Editor’s Note: The following piece originally appeared at e21. It is adapted here with permission.
Senator Bernie Sanders (I., Vt.) will soon announce his jobs-guarantee proposal. A host of potential 2020 Democratic nominees, such as Senators Cory Booker (D., N.J.), Elizabeth Warren (D., Mass.), and Kamala Harris (D., Calif.), have introduced a separate pilot proposal, which would establish a jobs-guarantee program in 15 high-unemployment areas in the country for three years. Everyone who applied would be guaranteed a job.
While these proposals differ in scale and specifics, the jobs would eventually pay $15 an hour, in addition to other benefits, such as health care and paid leave. I recently wrote a column on the difficulties of matching participants with infrastructure jobs due to lengthy review and permitting times, but individual participants would also face dimmer prospects in the long run.
The generosity of the compensation package offered through the proposals would encourage some people who could have otherwise had low-wage jobs in the private sector to shift over. If the economy were to enter a recession, millions of unemployed might flock to jobs guaranteed by the federal government.
In the short term, these benefits and wages would be a boon to many of these participants. One of the major concerns is how people would fare while in these guaranteed jobs and whether they would ever be able to move out of the program to better employment in the private sector. In a recent meta-analysis, economists David Card of the University of Berkeley, Jochen Kluve of Humboldt University, and Andrea Weber of the University of Mannheim analyzed estimates of over 200 evaluations of active labor-market programs around the world. They found that while job-search assistance, sanctions, or subsidized private-sector-employment programs demonstrate some level of effectiveness, public-sector-employment subsidies generally have negligible or even negative effects across all time horizons.
The authors note that the poor performance of public-employment programs confirms their own earlier work and another study from University of Chicago professor James Heckman. They suggest that the consistently weak performance of public-jobs programs suggests that “private employers place little value on the experiences gained in a public sector program . . . and [programs] only serve to slow down the transition of participants to unsubsidized jobs.”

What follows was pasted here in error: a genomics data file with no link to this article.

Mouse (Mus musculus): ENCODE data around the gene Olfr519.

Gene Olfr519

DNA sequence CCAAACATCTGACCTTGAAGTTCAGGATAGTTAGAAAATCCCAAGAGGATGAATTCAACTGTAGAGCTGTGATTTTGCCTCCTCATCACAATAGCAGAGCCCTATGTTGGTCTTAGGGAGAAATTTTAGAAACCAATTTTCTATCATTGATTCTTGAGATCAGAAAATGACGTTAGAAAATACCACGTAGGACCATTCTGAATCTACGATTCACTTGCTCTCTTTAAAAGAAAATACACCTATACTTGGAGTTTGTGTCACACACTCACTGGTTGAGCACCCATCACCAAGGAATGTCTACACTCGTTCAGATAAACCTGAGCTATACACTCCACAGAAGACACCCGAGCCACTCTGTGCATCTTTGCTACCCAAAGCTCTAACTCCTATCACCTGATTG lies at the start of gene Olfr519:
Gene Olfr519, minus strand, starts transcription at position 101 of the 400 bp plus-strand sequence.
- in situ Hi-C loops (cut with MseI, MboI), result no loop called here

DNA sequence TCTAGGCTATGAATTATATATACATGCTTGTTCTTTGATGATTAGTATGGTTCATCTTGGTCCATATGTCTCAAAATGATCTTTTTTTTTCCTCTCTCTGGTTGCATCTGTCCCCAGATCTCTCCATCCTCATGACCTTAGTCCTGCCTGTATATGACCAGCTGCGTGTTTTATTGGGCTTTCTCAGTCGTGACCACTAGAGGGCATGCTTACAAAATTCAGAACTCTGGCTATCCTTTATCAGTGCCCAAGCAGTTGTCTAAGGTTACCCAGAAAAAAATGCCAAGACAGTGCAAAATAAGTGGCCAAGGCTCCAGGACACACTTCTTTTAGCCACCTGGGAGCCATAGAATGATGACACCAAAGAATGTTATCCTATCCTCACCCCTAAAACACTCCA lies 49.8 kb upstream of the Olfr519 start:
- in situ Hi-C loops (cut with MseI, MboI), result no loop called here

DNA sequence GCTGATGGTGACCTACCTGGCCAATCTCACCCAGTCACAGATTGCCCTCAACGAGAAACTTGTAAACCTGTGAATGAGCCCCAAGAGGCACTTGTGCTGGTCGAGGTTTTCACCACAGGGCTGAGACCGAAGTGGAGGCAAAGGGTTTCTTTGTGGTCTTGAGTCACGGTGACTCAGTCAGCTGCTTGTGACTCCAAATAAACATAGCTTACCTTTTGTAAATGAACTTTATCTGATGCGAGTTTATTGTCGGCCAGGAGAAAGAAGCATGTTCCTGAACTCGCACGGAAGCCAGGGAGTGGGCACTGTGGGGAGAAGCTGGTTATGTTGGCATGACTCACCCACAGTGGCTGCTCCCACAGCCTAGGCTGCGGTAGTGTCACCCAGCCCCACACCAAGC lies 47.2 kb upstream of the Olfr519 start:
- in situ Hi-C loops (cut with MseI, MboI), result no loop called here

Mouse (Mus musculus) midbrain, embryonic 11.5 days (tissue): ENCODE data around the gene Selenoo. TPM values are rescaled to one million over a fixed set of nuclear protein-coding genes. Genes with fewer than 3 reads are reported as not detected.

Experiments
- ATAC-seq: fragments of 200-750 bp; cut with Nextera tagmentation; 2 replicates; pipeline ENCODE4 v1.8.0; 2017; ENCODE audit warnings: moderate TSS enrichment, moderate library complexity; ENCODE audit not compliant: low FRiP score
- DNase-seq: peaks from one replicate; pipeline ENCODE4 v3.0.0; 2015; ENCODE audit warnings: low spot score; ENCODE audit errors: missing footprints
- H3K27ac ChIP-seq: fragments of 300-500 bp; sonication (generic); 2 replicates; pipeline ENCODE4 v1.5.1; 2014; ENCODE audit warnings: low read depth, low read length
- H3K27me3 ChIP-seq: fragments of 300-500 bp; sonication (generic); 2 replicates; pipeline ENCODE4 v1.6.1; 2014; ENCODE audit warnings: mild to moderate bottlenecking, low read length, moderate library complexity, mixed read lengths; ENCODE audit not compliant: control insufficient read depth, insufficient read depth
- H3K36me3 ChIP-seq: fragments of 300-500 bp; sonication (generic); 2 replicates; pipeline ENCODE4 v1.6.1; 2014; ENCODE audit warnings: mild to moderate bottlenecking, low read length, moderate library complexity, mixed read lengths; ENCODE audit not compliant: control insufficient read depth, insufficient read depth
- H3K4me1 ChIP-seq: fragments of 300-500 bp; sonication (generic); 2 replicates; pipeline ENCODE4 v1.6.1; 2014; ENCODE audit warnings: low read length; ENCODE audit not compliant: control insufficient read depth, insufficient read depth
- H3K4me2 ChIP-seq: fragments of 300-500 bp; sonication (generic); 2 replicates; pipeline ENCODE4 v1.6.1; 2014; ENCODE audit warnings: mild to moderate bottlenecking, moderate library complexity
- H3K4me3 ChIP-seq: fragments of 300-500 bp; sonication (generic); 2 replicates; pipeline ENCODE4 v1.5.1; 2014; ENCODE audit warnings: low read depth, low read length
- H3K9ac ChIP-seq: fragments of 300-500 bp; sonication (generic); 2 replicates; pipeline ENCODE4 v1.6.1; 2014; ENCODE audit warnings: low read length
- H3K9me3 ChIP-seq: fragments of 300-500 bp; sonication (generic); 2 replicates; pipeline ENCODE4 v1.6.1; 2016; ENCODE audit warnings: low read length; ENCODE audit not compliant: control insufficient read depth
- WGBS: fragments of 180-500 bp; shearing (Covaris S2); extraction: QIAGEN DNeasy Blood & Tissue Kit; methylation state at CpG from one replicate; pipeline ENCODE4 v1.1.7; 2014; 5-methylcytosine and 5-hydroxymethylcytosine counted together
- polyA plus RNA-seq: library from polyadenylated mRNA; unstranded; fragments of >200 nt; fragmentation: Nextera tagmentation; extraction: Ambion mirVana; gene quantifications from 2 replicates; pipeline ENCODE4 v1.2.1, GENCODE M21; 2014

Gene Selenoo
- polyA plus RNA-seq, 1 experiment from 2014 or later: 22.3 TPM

This could be due to a range of reasons. First, private employers might be skeptical that the work people are doing in public-employment programs helps them develop skills or abilities that would translate to the private sector.
Second, the need for a worker to sign up for the program sends a negative signal about the employee’s skills. If only workers with limited skills or prospects end up in the program, employers assume that participants were unable to find private employment on their own and would not be good candidates.
If only workers with limited skills or prospects end up in the program, employers assume that participants were unable to find private employment on their own and would not be good candidates.
Third, employers might find it difficult to identify people who performed their jobs well while in the jobs-guarantee program. As I have written previously, the current system for evaluation of federal employees leaves much to be desired.
Out of the almost 1.2 million permanent federal employees included in an analysis by the Government Accountability Office, only one-tenth of 1 percent had a performance rated “unacceptable,” and another three tenths of 1 percent were rated “minimally successful.” More than a third of these employees were rated “outstanding.” If performance reviews in the program are similar to the existing efforts for current employees, they will give minimally useful feedback to employees and impart no information to private-sector employers.
Some participants might have been chronically absent during their time in the program or had lackluster performance. The early draft of the Sanders proposal suggests that a Division of Progress Investigation would have the authority to discipline participants as needed. The track record of disciplinary measures for current government employees should make us extremely skeptical regarding its effectiveness. For these reasons, private companies might then be deterred from hiring people who participated in the jobs-guarantee program.
Aside from the problems related to cost or finding enough timely work for jobs-guarantee participants, the program would also introduce serious concerns about the effects on the long-term prospects for participants. Previous research has found that public-sector-employment programs teach few skills, leading to minimal or negative effects for employees. Once people enter the program, they might never be able to find a way to leave, and the rolls of participants would grow inexorably year after year.